Obama’s Responsibility for Political Polarization

In his state of the union and again in his recent interview with Politico, President Obama expressed sorrow that he has not been able to end political animosities. As he put it in the interview, “a singular regret for me is the fact that our body politic has become more polarized, the language, the spirit has become meaner than when I came in.”

Obama blames different factors from the media to gerrymandering for our angry divisions. But Obama himself is in no small measure responsible for polarization. His reliance on executive action, most egregiously his order on immigration, is a primary cause. Unsupported by any express delegation from Congress, this extraordinary act is enormously controversial. It seeks to permit five million people who have come to this country illegally not only to stay but to work.

Legislation on divisive issues is much less likely to lead to polarization than executive fiat.

Read More

John Tomasi Rearranges the Deck Chairs on the Good Ship Liberalism

The number of contradictory positions associated with the words “liberal” and “liberalism” have led some to conclude that such expressions are now so unstable in their meaning that they lack sufficient descriptive power of any lasting significance. Of course, the same could be said of terms used to describe most modern political positions, including “conservatism” and “socialism.” Liberalism, however, seems particularly amorphous inasmuch as the phrase is associated with figures as apparently different in their starting points and conclusions such as Friedrich Hayek and John Rawls, but also David Hume and Immanuel Kant.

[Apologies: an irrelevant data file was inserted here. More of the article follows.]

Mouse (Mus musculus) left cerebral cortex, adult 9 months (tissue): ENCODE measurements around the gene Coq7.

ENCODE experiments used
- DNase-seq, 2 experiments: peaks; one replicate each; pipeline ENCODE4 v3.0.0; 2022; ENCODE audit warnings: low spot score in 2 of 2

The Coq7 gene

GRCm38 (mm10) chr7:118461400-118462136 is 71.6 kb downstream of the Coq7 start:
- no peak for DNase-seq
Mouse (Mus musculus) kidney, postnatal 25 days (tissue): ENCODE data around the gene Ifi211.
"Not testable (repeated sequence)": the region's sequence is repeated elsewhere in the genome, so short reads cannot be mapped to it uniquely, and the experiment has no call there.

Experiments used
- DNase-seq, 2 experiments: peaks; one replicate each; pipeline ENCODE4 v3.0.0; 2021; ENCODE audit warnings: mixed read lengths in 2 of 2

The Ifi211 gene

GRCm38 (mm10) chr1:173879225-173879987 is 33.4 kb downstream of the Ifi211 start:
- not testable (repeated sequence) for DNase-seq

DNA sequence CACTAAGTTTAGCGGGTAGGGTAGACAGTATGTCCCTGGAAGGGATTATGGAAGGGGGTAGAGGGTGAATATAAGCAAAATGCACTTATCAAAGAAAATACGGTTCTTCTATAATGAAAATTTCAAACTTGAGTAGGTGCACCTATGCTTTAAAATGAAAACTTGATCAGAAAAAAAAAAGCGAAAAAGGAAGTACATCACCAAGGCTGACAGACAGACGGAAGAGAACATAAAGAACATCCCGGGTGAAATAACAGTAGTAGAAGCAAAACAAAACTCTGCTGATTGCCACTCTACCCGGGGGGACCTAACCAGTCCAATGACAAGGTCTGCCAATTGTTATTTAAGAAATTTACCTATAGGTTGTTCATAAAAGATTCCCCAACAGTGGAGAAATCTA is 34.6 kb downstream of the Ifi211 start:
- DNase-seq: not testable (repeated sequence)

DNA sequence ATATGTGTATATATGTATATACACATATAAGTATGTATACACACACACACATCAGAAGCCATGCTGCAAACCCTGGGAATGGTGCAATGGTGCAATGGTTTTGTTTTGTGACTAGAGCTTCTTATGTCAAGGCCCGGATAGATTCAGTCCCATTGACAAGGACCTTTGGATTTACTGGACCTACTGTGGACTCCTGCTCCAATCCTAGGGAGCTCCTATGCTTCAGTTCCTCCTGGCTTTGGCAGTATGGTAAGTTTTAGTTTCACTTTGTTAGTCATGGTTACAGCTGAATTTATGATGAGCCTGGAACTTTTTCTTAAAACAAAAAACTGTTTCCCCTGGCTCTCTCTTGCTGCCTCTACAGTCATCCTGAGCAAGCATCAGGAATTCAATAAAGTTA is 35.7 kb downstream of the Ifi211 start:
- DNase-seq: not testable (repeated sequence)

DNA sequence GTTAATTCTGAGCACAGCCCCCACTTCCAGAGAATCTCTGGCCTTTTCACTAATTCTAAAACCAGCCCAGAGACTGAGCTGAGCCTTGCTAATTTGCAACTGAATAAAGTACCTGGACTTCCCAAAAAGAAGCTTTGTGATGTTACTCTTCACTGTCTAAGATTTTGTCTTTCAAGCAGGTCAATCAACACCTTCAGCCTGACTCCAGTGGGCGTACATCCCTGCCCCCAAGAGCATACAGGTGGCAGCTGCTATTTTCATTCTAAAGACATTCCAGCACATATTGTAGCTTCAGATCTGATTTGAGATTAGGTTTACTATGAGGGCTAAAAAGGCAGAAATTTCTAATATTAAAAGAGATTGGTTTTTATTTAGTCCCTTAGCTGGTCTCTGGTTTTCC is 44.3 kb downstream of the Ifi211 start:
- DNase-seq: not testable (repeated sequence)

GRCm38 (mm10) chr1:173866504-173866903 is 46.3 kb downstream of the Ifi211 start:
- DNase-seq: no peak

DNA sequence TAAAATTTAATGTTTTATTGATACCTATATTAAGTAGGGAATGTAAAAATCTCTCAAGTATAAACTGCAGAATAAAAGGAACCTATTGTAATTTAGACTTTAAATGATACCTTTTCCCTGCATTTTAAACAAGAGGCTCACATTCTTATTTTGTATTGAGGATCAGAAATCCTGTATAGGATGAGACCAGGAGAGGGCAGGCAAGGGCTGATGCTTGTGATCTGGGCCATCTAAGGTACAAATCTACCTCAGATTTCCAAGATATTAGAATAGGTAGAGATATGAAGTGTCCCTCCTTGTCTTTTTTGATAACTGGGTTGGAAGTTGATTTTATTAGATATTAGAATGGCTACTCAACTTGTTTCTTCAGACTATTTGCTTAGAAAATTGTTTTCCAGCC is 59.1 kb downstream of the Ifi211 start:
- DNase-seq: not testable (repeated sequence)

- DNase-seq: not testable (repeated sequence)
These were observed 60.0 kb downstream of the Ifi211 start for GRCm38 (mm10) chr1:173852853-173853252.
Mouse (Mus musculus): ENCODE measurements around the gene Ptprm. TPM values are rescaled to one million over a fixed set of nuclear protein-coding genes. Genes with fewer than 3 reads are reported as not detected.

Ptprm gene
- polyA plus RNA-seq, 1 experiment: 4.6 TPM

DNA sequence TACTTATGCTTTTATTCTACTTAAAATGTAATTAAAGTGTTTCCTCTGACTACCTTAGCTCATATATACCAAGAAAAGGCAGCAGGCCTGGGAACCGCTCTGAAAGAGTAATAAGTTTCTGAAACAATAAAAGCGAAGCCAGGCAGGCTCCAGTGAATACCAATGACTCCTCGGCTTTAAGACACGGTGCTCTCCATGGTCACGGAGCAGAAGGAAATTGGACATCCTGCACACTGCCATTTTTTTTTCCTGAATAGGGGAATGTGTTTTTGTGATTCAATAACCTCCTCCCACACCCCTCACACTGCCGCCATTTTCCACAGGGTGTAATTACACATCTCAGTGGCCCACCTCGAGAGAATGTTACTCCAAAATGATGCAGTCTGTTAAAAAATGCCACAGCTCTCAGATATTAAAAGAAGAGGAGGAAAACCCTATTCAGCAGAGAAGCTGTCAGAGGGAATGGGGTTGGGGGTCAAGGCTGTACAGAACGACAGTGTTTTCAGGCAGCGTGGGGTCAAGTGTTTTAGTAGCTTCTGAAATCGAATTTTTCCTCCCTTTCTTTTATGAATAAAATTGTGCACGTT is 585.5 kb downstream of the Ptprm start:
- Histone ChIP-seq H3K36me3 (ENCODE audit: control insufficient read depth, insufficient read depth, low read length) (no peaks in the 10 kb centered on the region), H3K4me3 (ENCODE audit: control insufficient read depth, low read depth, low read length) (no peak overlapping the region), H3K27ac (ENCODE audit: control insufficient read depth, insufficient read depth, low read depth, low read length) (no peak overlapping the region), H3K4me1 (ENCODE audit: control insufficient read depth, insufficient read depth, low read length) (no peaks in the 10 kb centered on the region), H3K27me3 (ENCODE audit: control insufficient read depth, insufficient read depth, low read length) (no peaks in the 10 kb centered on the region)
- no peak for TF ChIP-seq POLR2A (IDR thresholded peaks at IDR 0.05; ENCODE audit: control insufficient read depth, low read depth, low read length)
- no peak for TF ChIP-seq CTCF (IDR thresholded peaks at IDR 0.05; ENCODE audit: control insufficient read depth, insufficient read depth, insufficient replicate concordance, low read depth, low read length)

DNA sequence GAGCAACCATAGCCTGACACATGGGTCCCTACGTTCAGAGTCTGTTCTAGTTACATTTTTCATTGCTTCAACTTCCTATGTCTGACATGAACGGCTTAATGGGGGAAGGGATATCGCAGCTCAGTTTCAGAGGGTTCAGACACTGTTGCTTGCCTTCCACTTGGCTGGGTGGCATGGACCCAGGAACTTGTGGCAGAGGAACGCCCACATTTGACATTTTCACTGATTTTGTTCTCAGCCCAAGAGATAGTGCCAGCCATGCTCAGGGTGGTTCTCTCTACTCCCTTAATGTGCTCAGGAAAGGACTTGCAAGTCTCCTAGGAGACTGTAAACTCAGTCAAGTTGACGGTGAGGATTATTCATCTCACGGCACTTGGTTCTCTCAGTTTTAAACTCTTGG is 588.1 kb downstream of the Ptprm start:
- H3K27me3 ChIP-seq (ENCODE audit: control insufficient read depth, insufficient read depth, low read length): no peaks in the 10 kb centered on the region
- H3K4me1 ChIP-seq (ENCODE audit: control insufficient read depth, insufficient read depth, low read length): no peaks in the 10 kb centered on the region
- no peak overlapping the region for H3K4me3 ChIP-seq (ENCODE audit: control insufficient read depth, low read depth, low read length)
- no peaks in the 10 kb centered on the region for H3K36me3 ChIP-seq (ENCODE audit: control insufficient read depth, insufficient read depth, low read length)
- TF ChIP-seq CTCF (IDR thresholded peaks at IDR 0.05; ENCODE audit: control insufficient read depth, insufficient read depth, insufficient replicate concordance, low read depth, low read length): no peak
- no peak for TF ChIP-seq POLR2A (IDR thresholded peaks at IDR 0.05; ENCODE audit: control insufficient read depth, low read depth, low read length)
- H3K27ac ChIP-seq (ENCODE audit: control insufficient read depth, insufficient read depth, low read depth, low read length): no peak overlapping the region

Or is it? In his new book Free Market Fairness, the political philosopher John Tomasi challenges and seeks to overcome some of the internal divisions among those who ascribe to the liberal nomenclature. Rather than attempting a synthesis of competing schools of liberal thought, Tomasi outlines what he is very careful to specify as a “hybrid” (87) political theory that draws upon classical liberalism and libertarianism on the one hand, and what he calls high or left liberalism on the other. Tomasi does not seek to somehow ground classical liberal institutions on the basis of left liberal moral imperatives, or vice-versa. Instead he argues for what he calls market democracy as a “justificatory hybrid . . . which combines insights from the classical and liberal traditions at the level of moral foundations” (95).

Read More